(Open thematic poster-Owls) Print, laminate, and display all kinds of posters.
(Open educa-theme-Owls) Print and laminate the items that represent the theme. Use them to present your theme to your group (and parents) while decorating a corner of your daycare.
(Open educa-decorate-Owls) Print, laminate, and cut out the various items. Use them to decorate your daycare and set the mood for the theme.
(Open garland-Owls) Print the models. Let children decorate them. Cut them out and hang them within your daycare or near your daycare entrance to create a garland.
Homemade stickers for rewards
(Open stickers-Owls) Print the document on adhesive paper. Cut around each illustration and use them as stickers for crafts and rewards.
(Open educa-numbers-Owls) Print and laminate the posters. Display them on a wall to decorate your daycare throughout the theme.
(Open educa-letters-Owls) Print and laminate the posters. Display them on a wall to decorate your daycare throughout the theme.
(Open group identification-Owls) This tool was created in response to a special request received. Print and laminate the various cards and posters and use them to identify children's spots and belongings.
(Open picture game-Owls) Print and laminate the pictures in the format you prefer. Use the pictures to spark a conversation with your group. Ask them questions about owls.
Poni discovers and presents-Owls
(Open Poni discovers and presents-Owls) Print and laminate the posters. Use a Poni puppet (or another puppet children are familiar with) to present the pictures to your group.
The pictures may be used as a memory game or to spark a conversation with your group. Use them to decorate your daycare or a specific thematic corner. (Open picture game-Owls) Print, laminate, and store the pictures in a Ziploc bag or in your thematic bin.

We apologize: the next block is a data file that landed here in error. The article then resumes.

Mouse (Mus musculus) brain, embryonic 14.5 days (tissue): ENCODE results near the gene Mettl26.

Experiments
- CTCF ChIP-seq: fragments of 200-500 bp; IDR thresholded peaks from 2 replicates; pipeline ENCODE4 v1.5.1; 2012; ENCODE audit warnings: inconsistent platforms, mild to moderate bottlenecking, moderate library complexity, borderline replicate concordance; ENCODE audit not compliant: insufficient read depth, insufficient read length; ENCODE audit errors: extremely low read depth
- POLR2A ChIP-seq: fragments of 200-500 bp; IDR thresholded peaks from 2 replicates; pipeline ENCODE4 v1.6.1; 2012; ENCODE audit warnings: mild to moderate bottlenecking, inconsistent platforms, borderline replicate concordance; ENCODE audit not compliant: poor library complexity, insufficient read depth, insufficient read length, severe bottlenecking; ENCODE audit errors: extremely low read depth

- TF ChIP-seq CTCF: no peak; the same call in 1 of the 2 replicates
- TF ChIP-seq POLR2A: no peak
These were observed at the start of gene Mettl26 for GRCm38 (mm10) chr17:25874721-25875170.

(Open activity sheets-Owls) Activity sheets are suggested for each theme. Print and follow instructions.
(Open writing activities-O like owl) Print for each child or laminate for use with a dry-erase marker.
(Open educa-nuudles-Owls) Print for each child. Have children color the sheet and use Magic Nuudles to give it a three-dimensional look. Variation: You don't have Magic Nuudles? Have children fill the spaces designed for Magic Nuudles with bingo markers or stickers. To order Magic Nuudle.
- Offer natural wood blocks.
- A few branches and pinecones.
- Add a few logs.
- Provide wooden sticks (Popsicle sticks, skewers, etc.) children can use to build unique structures.
- Forest animal figurines.
Arts & crafts:
- Cardboard, tissue paper, empty egg cartons, recycled materials, etc. that can be used to create a cabin in the woods.
- Hang a large piece of paper on a wall to create a mural as a group. If you wish, draw a few trees and let children add leaves, animals, owls, etc.
- Simple tree designs. Children can glue leaves on the branches and stick brown construction paper on the tree trunk. Add owls on the branches too. Encourage children to use glue sticks since white glue may soak through the paper.
- An easel (or paper hung on a wall), a large piece of paper, and poster paint. Children can paint a forest and owls.
- Popsicle sticks and white glue can be used to build a cabin in the woods.
- What tracks do different types of animals leave behind? Children can step in paint and then on paper to make prints. Help them notice how no two set of prints are the same.
- Coloring pages related to forest animal, nature, and owl themes.
- Children can draw owls while listening to a recording of nature sounds.
o Provide a picnic basket filled with plastic dishes and food items, a blanket, a radio with a sounds of nature CD, etc. Children will love pretending to eat a picnic in the forest. This activity can also be done at lunch time. Simply set a blanket on the floor in the centre of your daycare and serve lunch to your group.
- Camping in the forest.
o A tent, two sleeping bags, utensils, dishes, plastic food items, pyjamas, etc.